Reply To: Mon 3 March: Ecology, History and Unequal Exchange

Start Forums Courses Current Debates and Themes in Global Environmental History Mon 3 March: Ecology, History and Unequal Exchange Reply To: Mon 3 March: Ecology, History and Unequal Exchange

Author Replies # Posted on March 4, 2014 at 15:02

Karin Sillén, Reflection on the Alf Hornborg seminar 2014-03-03

What are the gains from applying a world-systems perspective on global environmental history and is anything lost in taking this approach?

I think that a world-system perspective is a good way to analyze environmental issues. It gives a wider perspective. A world-system perspective shows the connections between local, regional, and global. By including the connections we are able to see how environmental problems “work” their way around the globe. For example, Hornborg (2012:11) writes about global terms of trade. In these terms we find unequal exchanges in many areas; labour, profit, and the distribution of resources in the world system. From this point of view I´m visualizing the world from a system that divides the world unequal. This unequal system needs to be recognized.

I also believe that the local is important and must be included in analyzing environmental problems on a global scale. When I think about local I refer to, amongst many things, to the core and the periphery. Hornborg (2012:19) is taking up the problem with core vs. periphery. The core imports from the periphery, and the core imports more than it exports. The periphery works the other way around and exports more than they import.A consequence is that the periphery has less resources left to it´s citizens. Another problem is that the core exports polluting industries to the periphery. Here we see connections between rich and poor areas, and the unequal exchange in trade relations and industries. The core uses the periphery as a dumpster (Hornborg, 2012:55). A world-system perspective is highly useful when looking into these aspects, and the system of unequal change. The local is there, but the connection between different local areas and the exchanges between them are of much value in discussing the environment.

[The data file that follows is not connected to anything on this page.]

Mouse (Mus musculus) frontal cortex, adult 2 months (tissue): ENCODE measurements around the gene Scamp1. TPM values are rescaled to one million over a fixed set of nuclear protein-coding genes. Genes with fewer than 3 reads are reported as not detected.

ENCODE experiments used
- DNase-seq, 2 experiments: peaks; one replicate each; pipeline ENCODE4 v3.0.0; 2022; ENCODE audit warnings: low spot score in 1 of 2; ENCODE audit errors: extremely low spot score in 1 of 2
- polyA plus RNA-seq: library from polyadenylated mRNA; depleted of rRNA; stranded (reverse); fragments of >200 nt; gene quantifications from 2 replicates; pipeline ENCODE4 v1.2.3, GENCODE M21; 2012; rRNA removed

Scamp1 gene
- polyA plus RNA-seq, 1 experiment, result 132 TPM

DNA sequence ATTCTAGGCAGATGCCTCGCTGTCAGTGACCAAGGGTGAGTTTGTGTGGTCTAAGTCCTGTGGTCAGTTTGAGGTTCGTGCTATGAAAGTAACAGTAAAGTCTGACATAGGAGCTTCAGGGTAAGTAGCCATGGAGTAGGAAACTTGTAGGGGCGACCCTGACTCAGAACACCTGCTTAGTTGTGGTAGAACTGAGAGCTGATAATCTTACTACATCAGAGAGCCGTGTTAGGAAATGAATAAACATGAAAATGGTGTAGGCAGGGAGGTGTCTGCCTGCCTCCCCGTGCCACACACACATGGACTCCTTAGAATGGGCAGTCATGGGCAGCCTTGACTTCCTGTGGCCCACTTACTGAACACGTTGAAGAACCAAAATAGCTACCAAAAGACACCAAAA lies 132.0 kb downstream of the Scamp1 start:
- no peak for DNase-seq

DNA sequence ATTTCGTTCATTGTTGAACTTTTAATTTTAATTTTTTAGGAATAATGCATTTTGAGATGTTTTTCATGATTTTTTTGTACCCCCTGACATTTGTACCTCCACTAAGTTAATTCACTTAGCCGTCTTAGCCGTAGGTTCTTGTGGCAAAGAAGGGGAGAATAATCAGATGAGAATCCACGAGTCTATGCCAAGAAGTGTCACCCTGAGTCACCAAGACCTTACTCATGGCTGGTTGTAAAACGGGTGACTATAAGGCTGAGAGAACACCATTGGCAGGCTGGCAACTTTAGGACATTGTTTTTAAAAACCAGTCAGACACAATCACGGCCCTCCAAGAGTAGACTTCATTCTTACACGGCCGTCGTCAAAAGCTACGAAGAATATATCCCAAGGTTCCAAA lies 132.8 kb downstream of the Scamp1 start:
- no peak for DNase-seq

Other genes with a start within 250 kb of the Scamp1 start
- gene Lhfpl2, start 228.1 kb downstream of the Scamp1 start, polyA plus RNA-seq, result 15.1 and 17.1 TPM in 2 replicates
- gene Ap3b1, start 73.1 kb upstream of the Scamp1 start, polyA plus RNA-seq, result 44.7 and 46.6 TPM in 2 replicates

All the above has to do with politics. Hornborg (2012:56) continues with that political issues are an important factor in a global society. When a nation is successful on the world arena, the nation has often relocated it´s own garbage somewhere else in the world. And the periphery has to take the downsides of political and capital success. This shows quite clearly the connections between areas in the world. World-system perspective is good; it reveals the connections that are important factors when dealing with environmental issues. But it also shows that it´s important to think about the local as well.